Microbial diversity in the human intestine and novel insights from metagenomics

Front Biosci (Landmark Ed). 2009 Jan 1;14:3214-21. doi: 10.2741/3445.

Abstract

Bacterial communities reside in very different ecological niches on and within the human host, such as those associated with the alimentary tract. The human gastrointestinal tract is populated with as many as 100 trillion bacterial cells, whose collective genome likely reflects the co-evolution between the microbial community and its host. Recent progress has highlighted the intriguing diversity of these bacterial populations and their important contributions to human physiology. Thus, a thorough understanding of the autochthonous component of the intestinal microbiota is expected to provide crucial information not only on how to develop therapies for various gastrointestinal diseases but also on how to choose the next generation of probiotic bacteria as part of novel functional foods. Recently, novel culture-independent approaches such as metagenomics-based techniques were shown to be crucially important for the exploration of the biodiversity of the human intestinal microbiota.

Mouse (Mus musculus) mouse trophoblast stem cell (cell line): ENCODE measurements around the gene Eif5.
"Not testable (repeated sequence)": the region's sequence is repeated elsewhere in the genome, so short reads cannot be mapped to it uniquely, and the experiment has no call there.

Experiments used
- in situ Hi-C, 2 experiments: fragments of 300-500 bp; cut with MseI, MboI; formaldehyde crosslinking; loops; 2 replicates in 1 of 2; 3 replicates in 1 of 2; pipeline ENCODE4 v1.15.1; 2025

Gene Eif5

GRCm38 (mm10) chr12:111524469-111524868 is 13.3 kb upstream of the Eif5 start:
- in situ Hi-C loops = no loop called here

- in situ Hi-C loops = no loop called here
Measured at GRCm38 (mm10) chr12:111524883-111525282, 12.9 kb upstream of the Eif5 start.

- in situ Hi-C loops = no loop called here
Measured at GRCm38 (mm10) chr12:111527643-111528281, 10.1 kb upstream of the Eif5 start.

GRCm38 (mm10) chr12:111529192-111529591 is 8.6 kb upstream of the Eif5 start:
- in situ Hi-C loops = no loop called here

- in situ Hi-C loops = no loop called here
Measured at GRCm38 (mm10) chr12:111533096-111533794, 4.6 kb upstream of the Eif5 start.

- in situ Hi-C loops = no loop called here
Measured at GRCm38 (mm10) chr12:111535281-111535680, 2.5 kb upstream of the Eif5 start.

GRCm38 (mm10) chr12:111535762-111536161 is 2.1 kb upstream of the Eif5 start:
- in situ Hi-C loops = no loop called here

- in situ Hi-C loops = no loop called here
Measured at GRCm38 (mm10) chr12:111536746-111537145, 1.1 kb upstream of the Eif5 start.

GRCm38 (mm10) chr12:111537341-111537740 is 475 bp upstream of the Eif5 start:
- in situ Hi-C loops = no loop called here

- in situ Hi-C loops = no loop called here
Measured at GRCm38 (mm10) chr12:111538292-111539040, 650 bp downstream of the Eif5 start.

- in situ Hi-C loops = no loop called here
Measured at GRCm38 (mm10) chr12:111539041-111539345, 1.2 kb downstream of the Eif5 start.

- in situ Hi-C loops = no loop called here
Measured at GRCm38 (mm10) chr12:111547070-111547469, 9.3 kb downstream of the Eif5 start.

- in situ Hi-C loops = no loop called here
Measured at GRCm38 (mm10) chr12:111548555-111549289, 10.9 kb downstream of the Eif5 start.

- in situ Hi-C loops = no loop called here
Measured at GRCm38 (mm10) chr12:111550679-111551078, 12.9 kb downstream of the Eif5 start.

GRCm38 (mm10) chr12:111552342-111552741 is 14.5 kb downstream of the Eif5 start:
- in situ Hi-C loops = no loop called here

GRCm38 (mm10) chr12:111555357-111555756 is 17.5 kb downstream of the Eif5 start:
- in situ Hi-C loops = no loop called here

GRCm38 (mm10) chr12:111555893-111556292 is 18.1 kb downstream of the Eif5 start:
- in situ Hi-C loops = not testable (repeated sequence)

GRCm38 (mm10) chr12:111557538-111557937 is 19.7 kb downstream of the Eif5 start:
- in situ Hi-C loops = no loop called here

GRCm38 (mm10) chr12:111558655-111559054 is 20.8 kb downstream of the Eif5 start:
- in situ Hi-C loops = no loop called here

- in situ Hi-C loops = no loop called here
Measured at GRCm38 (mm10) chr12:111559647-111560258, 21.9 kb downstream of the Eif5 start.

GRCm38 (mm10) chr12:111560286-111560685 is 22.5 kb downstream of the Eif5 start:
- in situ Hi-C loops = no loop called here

Publication types

  • Research Support, Non-U.S. Gov't
  • Review

MeSH terms

  • Bacteria / classification*
  • Bacteria / genetics
  • Bacteria / isolation & purification
  • Genome, Bacterial*
  • Humans
  • Intestines / microbiology*
  • RNA, Bacterial / genetics
  • RNA, Ribosomal, 16S / genetics

Substances

  • RNA, Bacterial
  • RNA, Ribosomal, 16S